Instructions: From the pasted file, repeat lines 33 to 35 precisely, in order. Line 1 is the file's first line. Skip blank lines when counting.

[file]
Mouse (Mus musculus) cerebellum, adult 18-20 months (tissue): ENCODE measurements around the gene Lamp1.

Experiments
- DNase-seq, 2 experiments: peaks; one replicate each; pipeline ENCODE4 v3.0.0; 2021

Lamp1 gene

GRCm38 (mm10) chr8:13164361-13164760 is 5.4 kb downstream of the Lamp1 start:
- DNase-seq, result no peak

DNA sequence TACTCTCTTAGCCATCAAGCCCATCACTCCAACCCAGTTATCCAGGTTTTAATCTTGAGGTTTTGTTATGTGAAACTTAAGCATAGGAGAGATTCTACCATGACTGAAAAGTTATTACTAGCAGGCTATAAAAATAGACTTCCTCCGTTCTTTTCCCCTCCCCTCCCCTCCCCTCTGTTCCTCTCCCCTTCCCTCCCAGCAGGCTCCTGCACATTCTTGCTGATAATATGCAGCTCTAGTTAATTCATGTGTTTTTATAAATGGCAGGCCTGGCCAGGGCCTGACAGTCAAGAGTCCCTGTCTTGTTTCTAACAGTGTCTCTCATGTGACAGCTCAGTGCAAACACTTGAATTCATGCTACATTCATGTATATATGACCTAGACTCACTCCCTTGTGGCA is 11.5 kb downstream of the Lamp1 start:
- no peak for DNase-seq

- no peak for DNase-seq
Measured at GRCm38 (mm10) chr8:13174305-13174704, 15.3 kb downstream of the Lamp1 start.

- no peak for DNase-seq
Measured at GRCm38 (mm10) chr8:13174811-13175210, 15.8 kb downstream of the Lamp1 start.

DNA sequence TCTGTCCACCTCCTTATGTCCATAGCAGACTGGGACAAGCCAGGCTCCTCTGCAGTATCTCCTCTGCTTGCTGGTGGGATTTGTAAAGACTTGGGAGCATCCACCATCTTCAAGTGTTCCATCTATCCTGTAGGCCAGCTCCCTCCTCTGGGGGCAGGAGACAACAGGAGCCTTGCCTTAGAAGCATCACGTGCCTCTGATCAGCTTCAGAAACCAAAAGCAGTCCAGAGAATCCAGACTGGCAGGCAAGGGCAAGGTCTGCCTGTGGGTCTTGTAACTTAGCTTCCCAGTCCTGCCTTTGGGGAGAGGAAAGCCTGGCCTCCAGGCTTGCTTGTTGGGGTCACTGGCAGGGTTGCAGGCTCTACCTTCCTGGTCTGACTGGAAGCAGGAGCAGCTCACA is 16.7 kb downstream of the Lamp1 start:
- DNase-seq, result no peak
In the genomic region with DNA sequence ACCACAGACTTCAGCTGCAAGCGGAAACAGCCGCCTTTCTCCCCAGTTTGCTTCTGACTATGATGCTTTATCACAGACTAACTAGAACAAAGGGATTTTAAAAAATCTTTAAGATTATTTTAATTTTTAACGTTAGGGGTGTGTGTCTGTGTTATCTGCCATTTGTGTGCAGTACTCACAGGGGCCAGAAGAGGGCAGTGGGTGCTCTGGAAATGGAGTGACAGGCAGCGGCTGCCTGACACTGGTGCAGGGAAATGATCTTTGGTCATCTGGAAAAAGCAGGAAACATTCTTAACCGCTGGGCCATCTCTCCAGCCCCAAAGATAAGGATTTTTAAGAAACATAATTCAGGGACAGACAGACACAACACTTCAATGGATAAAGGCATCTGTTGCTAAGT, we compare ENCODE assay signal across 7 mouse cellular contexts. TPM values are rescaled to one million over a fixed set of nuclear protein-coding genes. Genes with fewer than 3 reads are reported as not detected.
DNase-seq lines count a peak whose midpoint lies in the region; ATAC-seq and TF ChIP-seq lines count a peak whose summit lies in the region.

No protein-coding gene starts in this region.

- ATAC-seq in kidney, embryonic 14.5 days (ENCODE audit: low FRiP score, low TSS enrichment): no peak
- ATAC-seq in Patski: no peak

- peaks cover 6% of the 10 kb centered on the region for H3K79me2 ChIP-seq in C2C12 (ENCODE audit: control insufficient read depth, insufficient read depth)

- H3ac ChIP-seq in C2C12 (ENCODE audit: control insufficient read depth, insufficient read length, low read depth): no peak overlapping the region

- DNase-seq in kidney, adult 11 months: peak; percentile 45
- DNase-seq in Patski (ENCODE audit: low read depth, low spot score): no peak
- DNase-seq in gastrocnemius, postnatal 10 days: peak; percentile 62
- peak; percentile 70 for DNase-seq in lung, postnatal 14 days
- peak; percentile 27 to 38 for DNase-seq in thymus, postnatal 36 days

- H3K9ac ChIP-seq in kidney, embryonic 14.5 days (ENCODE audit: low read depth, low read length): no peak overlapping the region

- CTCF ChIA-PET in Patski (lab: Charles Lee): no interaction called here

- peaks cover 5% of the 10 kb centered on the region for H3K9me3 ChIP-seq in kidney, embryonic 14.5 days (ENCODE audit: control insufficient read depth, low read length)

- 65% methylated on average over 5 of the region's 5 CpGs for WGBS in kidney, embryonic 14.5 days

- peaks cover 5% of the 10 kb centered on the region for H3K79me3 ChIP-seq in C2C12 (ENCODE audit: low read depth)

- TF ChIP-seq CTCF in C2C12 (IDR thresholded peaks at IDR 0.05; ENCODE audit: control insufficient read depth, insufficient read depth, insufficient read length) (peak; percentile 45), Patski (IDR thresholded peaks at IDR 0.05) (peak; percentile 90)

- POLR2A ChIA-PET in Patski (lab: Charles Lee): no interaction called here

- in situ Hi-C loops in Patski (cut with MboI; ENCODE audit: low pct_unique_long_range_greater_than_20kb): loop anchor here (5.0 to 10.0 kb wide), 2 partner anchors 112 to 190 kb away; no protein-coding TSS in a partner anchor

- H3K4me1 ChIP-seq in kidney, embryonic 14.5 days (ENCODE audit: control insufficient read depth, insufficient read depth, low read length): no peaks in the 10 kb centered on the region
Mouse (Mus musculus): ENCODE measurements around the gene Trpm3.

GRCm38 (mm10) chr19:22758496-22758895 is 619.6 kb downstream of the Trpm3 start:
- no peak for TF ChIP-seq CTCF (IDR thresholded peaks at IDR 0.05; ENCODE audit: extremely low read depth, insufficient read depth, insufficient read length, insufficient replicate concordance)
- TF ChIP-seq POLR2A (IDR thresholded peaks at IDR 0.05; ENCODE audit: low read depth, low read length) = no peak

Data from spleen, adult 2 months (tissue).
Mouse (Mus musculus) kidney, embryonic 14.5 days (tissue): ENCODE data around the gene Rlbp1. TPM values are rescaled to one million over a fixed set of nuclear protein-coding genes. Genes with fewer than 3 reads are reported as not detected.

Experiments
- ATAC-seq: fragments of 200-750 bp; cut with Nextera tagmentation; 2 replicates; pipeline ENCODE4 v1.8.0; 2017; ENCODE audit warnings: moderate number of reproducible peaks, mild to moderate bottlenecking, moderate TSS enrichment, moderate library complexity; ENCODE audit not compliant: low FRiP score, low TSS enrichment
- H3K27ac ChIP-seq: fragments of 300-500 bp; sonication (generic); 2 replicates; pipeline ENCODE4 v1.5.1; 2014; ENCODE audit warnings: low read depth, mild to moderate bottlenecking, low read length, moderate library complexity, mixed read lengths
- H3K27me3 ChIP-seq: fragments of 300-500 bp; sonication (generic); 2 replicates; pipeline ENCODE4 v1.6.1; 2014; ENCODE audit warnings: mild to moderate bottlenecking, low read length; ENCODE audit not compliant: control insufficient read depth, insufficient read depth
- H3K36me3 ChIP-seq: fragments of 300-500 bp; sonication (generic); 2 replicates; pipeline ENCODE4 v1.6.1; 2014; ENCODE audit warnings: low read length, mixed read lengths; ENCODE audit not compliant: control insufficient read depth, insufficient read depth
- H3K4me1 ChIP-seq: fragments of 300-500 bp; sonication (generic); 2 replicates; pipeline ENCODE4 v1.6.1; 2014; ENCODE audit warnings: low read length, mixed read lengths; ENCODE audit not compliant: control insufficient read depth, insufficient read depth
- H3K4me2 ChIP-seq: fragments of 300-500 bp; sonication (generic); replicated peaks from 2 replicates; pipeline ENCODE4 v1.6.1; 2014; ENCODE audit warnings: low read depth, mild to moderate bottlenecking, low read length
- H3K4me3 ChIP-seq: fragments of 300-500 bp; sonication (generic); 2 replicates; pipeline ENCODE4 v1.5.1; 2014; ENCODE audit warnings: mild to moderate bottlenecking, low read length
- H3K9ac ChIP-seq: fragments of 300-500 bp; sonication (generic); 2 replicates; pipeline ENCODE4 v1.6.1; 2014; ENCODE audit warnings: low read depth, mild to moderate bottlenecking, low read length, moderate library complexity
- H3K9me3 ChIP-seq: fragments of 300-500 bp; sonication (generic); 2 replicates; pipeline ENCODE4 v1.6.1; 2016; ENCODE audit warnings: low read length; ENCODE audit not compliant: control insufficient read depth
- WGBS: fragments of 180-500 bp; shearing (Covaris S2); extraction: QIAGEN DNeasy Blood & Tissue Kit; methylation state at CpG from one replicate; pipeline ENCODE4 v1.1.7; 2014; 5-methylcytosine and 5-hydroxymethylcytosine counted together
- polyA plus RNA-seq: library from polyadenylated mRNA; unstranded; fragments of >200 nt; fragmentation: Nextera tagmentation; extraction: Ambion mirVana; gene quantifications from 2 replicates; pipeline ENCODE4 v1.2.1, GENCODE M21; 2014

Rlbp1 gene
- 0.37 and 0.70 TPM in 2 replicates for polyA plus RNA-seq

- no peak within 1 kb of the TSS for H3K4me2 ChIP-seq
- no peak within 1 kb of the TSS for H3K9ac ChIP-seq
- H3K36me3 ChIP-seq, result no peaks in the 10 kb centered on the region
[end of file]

- POLR2A ChIA-PET in Patski (lab: Charles Lee): no interaction called here

- in situ Hi-C loops in Patski (cut with MboI; ENCODE audit: low pct_unique_long_range_greater_than_20kb): loop anchor here (5.0 to 10.0 kb wide), 2 partner anchors 112 to 190 kb away; no protein-coding TSS in a partner anchor

- H3K4me1 ChIP-seq in kidney, embryonic 14.5 days (ENCODE audit: control insufficient read depth, insufficient read depth, low read length): no peaks in the 10 kb centered on the region